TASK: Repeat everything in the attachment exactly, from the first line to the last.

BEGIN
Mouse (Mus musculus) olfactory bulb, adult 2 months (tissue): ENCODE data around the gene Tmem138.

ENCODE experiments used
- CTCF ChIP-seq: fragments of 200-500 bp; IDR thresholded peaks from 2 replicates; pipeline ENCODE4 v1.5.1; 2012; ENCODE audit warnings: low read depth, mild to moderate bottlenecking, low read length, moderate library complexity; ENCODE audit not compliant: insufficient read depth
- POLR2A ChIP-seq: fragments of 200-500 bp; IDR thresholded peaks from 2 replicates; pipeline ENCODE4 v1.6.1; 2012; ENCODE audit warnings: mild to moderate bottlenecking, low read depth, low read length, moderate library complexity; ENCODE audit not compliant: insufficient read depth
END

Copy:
Mouse (Mus musculus) olfactory bulb, adult 2 months (tissue): ENCODE data around the gene Tmem138.

ENCODE experiments used
- CTCF ChIP-seq: fragments of 200-500 bp; IDR thresholded peaks from 2 replicates; pipeline ENCODE4 v1.5.1; 2012; ENCODE audit warnings: low read depth, mild to moderate bottlenecking, low read length, moderate library complexity; ENCODE audit not compliant: insufficient read depth
- POLR2A ChIP-seq: fragments of 200-500 bp; IDR thresholded peaks from 2 replicates; pipeline ENCODE4 v1.6.1; 2012; ENCODE audit warnings: mild to moderate bottlenecking, low read depth, low read length, moderate library complexity; ENCODE audit not compliant: insufficient read depth